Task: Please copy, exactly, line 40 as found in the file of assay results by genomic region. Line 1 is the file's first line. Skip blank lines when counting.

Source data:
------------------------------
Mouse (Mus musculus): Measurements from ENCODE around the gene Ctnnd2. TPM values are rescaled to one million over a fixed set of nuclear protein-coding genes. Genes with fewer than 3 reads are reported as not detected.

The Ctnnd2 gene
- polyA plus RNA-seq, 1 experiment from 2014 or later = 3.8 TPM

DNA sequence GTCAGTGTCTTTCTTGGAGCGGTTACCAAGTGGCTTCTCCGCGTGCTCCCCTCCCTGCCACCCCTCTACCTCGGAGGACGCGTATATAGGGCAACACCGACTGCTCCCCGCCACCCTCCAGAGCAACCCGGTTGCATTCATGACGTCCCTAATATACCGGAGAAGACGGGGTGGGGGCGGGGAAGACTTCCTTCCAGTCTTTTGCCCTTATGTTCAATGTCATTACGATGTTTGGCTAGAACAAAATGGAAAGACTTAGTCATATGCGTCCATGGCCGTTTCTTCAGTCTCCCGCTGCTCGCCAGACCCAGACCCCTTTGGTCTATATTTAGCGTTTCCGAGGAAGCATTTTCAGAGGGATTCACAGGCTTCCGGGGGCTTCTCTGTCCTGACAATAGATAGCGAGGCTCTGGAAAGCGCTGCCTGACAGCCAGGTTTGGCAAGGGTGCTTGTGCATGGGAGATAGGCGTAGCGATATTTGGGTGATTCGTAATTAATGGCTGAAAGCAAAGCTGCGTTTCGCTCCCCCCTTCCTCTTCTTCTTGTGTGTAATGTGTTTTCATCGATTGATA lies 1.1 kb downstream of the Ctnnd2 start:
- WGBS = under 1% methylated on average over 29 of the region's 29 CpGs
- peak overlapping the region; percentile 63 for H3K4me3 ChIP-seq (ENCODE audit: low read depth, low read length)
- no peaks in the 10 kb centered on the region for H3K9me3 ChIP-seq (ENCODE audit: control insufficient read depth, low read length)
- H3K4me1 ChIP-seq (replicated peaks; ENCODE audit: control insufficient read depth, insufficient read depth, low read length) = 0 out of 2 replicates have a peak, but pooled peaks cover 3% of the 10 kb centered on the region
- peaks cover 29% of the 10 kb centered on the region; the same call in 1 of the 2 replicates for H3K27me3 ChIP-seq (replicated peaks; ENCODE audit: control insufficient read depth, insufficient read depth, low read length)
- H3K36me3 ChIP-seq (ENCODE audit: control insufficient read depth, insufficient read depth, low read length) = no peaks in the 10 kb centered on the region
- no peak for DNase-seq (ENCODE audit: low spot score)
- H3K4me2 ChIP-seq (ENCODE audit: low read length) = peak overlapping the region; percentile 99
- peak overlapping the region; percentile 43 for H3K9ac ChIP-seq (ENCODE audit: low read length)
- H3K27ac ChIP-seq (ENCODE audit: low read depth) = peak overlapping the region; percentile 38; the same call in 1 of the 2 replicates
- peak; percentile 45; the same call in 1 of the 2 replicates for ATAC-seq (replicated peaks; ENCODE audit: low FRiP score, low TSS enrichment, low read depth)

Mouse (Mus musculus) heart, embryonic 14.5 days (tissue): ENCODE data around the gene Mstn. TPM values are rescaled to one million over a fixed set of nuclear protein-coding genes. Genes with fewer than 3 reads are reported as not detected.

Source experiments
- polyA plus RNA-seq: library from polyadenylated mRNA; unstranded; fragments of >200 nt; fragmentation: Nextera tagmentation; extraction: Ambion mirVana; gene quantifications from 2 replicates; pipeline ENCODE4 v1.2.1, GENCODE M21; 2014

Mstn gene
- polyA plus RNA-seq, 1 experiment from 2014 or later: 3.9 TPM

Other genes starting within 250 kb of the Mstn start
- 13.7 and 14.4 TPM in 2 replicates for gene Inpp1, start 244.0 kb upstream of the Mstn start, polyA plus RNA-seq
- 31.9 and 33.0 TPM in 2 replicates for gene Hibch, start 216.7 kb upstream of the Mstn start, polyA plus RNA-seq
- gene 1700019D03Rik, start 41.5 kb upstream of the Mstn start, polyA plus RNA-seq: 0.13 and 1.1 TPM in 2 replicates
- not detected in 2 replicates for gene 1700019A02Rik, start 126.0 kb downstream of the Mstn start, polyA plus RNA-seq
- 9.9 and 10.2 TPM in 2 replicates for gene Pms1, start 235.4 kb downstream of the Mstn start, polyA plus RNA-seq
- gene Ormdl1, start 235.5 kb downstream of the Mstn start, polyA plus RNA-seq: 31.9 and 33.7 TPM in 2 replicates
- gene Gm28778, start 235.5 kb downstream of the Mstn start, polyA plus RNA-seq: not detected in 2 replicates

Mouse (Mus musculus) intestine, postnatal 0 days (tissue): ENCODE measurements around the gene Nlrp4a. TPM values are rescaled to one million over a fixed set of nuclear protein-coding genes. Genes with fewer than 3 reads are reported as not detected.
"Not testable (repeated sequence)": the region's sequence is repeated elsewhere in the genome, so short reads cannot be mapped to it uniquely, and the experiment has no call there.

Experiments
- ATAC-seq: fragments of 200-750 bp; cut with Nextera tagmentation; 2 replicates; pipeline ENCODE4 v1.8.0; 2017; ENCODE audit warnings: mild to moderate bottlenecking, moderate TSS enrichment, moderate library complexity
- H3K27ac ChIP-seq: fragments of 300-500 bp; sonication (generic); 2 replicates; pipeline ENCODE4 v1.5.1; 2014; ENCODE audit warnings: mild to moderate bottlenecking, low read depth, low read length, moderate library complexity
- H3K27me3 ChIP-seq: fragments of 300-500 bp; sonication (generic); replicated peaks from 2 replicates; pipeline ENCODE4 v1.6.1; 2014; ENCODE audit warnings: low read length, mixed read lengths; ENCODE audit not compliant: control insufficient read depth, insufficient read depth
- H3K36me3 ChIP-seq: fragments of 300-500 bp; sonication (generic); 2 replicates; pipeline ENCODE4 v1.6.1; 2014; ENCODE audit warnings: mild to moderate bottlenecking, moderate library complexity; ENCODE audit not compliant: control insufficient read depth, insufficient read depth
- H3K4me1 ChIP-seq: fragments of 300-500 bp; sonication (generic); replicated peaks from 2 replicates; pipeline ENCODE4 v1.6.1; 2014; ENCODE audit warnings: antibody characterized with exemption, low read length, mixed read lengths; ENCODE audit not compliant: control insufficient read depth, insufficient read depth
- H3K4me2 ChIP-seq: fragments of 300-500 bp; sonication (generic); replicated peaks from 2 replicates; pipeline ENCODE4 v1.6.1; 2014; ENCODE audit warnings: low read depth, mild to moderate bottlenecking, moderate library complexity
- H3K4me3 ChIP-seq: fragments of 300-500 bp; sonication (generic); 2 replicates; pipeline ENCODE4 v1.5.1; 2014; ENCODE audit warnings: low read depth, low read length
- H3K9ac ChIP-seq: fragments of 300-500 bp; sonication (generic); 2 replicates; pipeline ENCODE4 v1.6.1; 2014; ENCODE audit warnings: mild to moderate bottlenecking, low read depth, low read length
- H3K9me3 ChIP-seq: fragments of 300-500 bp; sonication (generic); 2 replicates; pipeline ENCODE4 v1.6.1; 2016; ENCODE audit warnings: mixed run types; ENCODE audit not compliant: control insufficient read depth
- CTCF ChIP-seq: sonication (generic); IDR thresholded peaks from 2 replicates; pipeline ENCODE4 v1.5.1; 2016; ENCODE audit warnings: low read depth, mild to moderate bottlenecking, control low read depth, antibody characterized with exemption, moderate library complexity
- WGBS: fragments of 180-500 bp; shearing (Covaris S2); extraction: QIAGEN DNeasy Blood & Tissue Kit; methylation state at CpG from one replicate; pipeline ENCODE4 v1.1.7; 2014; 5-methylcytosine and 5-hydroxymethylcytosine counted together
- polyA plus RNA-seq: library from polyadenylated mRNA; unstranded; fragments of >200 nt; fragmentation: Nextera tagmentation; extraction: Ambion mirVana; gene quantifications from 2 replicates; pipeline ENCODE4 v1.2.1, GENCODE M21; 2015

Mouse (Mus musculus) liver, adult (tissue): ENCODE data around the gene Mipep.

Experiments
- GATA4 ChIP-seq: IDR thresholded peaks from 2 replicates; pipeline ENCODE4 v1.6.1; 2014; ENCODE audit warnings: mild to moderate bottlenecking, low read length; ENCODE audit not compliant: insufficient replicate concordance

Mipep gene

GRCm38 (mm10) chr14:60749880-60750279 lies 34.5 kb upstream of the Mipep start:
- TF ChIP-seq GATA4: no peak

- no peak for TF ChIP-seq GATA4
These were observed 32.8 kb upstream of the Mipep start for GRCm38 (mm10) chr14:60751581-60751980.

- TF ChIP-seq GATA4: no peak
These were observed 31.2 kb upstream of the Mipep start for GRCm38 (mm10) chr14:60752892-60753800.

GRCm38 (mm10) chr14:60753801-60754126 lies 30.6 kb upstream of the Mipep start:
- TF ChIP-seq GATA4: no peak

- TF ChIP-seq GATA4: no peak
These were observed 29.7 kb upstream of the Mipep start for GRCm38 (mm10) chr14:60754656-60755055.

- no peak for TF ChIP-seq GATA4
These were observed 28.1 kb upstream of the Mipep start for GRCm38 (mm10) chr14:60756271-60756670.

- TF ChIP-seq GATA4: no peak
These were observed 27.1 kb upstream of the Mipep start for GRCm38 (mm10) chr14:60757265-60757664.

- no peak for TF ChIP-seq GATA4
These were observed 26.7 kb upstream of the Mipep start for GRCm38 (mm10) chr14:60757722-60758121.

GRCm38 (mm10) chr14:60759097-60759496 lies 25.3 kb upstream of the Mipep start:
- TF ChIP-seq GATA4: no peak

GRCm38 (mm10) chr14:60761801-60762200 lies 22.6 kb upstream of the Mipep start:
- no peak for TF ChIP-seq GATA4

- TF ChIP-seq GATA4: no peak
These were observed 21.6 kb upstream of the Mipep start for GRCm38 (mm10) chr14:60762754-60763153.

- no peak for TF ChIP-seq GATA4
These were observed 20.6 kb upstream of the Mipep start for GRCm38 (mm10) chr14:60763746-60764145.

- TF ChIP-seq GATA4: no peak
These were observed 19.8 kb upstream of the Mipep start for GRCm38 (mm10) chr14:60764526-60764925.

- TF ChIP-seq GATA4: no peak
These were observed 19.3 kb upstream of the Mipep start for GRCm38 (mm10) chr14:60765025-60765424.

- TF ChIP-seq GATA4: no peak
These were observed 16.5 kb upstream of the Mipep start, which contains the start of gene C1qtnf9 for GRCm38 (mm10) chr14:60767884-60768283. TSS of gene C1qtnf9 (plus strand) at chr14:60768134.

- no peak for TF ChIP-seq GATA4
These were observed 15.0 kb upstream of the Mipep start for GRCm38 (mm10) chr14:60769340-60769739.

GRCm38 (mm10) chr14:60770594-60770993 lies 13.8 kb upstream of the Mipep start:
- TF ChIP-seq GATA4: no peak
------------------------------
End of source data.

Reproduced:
- H3K9me3 ChIP-seq: fragments of 300-500 bp; sonication (generic); 2 replicates; pipeline ENCODE4 v1.6.1; 2016; ENCODE audit warnings: mixed run types; ENCODE audit not compliant: control insufficient read depth